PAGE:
This semester, we worked with a design class from DePaul University's Theatre School, as they designed and built a sensory exploration experience. The best part? Once the experience was complete, several PACTT school students and staff had the opportunity to explore the space. Doesn't this look like fun????
Thanks to a generous grant, we were able to invite David Geslak from Exercise Connection to work with our team on strategies to incorporate Physical Fitness more deliberately into our programming. The grant covered the cost of the two-session training, curriculum and fitness equipment including medicine balls, foam rollers and more. Soon, Nora our awesome Occupational Therapist will be coordinating weekly fitness sessions with each classroom to help get things rolling.
For more information on Exercise as an evidence-based practice for individuals with autism, visit the National Professional Development Center on Autism Spectrum Disorders.
Our school crew (most pictured here, in their holiday gear), wish you all a Happy Holidays!
Ever wonder what we're doing when we have those early dismissal days each month? Well, our knowledge-hungry team is learning how we can be even better! Each year, we set a program goal related to a research-based or promising practice in the autism field. Last year, we spent a good chunk of the year learning about elements of Structured Teaching (from TEACCH - see www.teacch.com for more info). This year, one of our program goals this year is for our team to learn more about ways to incorporate fundamentals of ABA (Applied Behavior Analysis) in the classroom. This semester, we've focused on Task Analysis and Discrete Trial Training.
Discrete Trial Training is a way of presenting short, quick tasks, within a clear (1) direction - (2) response - (3) correction / praise framework. It is most commonly used to teach basic rote skills like matching, or identification of fundamentals like colors, shapes, numbers, letters, sight words, etc. Often, this is what is most associated with ABA - but it's not ALL of ABA.
Task Analysis is a way to break down a complex task into smaller, more manageable pieces. We practiced and laughed (a lot), as we taught each other to put on makeup, build ice cream sundaes, and draw pirates (the pics above show some of the fun!). One of the things we reiterated was the importance of being specific when writing the TA, and consistent when using it - that way, everyone is teaching the student to do the task the same way ... which increases the likelihood of learning! We use these for more complex task sequences - like brushing teeth, washing hands, tying shoes, making a purchase, taking out the trash, etc.
For more information on Task Analysis and Discrete Trial, check out these info sheets from the National Professional Development Center on Autism Spectrum Disorders (NPDC):
PACTT's elementary class started the Halloween festivities early with a pumpkin carving sensory experience:
Once a week, PACTT students have a chance to choose their own adventure. Our Clubs block allows students to choose from art, music, dance, and science. Students are sorted according to their choice, and benefit from spending time with students and staff from other classrooms. Clubs time also gives our therapists and paraprofessionals opportunities to lead activities.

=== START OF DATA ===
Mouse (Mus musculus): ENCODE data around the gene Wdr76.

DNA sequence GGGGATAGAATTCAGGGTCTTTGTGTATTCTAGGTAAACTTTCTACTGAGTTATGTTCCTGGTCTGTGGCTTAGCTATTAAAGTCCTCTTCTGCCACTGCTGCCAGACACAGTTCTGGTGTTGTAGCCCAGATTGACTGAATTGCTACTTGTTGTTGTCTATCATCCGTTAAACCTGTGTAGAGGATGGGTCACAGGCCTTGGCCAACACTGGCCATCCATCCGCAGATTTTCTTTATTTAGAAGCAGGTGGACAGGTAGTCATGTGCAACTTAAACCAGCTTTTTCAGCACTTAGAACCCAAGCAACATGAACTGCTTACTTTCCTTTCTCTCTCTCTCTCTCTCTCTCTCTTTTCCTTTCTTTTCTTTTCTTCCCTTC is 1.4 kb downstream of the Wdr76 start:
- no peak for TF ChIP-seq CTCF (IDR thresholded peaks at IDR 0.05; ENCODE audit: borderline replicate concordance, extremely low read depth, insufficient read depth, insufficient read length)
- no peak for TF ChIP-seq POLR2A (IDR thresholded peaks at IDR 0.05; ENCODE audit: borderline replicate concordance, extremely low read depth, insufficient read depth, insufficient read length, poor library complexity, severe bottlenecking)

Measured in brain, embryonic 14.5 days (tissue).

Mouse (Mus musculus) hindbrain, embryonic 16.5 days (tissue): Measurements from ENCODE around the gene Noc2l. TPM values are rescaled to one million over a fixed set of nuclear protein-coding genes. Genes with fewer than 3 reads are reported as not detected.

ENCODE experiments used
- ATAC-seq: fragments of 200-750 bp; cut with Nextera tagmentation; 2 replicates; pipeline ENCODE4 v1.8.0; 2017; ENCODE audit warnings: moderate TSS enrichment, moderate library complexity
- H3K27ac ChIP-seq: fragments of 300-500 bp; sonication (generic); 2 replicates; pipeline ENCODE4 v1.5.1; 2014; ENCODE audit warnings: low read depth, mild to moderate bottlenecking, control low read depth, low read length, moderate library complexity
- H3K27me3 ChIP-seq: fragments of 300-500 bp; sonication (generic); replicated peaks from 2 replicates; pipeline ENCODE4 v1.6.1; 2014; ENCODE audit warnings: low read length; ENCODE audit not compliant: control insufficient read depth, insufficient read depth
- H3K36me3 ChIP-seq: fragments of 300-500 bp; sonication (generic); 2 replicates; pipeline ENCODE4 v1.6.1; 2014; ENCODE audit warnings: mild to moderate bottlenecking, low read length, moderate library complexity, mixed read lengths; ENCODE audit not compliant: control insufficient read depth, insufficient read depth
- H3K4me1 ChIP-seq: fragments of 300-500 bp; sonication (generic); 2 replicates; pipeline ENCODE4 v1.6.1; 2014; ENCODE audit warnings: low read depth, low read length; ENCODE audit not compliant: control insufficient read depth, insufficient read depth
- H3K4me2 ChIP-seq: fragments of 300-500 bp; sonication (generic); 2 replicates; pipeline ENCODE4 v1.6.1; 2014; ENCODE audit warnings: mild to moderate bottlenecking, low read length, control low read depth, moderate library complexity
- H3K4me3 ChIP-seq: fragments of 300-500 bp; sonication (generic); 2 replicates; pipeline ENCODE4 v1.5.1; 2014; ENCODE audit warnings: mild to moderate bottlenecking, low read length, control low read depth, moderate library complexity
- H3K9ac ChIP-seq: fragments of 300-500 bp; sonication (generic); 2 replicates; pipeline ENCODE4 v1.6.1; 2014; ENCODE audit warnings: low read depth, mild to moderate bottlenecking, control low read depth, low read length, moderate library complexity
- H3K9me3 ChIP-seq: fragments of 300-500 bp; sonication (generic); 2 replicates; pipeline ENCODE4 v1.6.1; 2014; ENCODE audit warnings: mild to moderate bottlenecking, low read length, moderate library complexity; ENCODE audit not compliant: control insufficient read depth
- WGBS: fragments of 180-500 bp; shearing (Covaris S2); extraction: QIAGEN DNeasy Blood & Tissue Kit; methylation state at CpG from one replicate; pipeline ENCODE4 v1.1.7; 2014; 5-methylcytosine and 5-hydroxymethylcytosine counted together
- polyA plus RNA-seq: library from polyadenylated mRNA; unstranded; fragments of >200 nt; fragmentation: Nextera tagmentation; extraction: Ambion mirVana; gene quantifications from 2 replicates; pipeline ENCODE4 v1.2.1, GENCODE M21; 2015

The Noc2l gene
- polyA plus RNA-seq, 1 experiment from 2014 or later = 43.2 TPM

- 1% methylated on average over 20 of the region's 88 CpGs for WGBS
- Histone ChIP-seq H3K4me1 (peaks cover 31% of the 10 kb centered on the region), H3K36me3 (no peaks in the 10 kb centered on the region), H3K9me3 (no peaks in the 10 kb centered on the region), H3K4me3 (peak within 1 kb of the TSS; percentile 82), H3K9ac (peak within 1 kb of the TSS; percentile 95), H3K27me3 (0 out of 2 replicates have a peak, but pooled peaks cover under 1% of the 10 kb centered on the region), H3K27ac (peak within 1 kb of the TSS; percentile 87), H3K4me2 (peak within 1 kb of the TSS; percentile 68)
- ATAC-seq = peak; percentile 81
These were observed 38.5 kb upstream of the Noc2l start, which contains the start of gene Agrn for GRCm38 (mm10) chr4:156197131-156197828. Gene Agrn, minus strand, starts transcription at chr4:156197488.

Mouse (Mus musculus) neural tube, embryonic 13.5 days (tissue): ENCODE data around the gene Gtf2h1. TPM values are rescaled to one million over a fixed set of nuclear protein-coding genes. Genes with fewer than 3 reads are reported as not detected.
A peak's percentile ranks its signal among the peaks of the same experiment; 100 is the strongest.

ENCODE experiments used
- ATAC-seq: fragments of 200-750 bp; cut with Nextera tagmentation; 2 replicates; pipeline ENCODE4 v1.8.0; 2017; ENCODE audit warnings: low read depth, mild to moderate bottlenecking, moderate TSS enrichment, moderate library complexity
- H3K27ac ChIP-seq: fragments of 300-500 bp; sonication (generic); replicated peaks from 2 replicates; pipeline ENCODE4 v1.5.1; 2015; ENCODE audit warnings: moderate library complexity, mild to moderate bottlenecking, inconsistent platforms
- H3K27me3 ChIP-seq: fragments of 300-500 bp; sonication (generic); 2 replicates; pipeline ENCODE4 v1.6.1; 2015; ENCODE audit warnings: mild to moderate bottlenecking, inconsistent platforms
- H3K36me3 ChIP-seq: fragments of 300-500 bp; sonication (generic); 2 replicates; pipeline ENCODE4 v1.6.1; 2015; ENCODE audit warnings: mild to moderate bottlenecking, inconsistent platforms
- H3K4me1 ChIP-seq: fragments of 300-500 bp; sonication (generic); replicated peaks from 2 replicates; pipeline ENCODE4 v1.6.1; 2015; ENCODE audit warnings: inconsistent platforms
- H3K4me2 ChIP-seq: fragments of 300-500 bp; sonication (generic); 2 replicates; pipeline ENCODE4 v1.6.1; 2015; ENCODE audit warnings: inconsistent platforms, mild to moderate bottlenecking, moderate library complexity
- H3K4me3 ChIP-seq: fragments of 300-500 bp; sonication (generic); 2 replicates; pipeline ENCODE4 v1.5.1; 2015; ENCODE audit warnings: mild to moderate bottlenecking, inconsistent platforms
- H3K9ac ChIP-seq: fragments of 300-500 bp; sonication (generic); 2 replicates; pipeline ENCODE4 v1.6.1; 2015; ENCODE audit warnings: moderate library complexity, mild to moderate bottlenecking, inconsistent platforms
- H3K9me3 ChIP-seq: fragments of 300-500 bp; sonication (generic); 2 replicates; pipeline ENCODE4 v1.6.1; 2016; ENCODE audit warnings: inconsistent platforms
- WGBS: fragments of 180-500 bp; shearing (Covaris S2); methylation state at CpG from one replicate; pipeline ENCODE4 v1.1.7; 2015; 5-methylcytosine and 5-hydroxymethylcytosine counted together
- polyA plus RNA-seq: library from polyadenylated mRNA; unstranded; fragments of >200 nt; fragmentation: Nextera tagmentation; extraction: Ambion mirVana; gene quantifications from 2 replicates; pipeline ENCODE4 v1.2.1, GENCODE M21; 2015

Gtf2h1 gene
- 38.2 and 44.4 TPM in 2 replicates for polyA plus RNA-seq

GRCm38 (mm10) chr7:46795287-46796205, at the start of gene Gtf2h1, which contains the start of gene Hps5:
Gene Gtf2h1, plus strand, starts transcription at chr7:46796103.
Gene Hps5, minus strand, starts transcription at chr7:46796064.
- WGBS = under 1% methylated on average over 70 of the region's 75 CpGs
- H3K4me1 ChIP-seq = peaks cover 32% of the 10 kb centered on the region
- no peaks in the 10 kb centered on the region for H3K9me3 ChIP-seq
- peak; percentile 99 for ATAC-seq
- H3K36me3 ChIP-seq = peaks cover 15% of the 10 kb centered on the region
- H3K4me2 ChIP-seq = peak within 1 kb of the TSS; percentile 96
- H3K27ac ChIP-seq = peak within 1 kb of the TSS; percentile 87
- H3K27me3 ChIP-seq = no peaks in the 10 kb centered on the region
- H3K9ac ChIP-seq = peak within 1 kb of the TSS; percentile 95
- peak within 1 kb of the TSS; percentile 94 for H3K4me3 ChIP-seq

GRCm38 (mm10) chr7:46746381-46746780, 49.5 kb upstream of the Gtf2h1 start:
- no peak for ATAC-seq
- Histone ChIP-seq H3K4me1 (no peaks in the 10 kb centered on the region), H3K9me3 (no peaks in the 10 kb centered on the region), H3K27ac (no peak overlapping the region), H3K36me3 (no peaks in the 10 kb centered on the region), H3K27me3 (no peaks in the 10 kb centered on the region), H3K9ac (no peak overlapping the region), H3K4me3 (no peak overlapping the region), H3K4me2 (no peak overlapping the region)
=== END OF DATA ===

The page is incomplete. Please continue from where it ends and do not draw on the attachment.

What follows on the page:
Here, our Occupational Therapist and Speech Therapist join Art Club for an activity that combined an art project (fine motor and sensory), language (emotion words, body parts), and social / emotional learning (labeling emotions). The students? They just thought they were having fun. And isn't that the best kind of learning?
Our elementary classroom enjoyed a whole-class visit to our sensory motor space - including turns on our recently re-installed suspended swing.
(Above, left) PACTT Transition Specialist Lauren Mucha accepts the Special Kids Grant at the award ceremony last week.
(Above, right) Special Kids Board Vice President Lauren Litchfield, with Lauren Mucha.
We send a special THANK YOU to the Special Kids foundation for their generous grant to our children's programs. Because of their generosity, we will be able to implement Video Modeling training for our teaching team AND purchase new equipment and apps for our classrooms.
Transition Specialist Lauren Mucha (pictured here) represented PACTT at the grant ceremony last week. We can't wait to get things rolling!
More about Video Modeling, from Lauren's acceptance speech:
Many of our students need intensive supports to carry out activities like personal hygiene, food preparation, social skills, and job tasks. To learn a skill like brushing teeth, a student might need a teacher to stand next to them and to point to the faucet so that the student turns on the water and wets the toothbrush, to point to the toothpaste to remind the student to put it on the brush, and so on for each step of the task of brushing teeth. They might need a teacher to prompt them this way every time, and some students may take a long time to get to a point where they can perform the skill without any reminders.
This is where video modeling comes in. Instead of a teacher prompting a student through every step of a task, the student can watch a video on an iPad and follow along to perform the steps. The video can be used across settings, so the student who learns to brush his teeth using the video at school can do it at home too. Video modeling can be used to teach skills students need to take care of themselves, to interact and communicate with others, and to work in meaningful employment in the community. Research shows that this is an effective strategy for teaching these types of skills.
To learn more about the use of video modeling for students with autism, visit: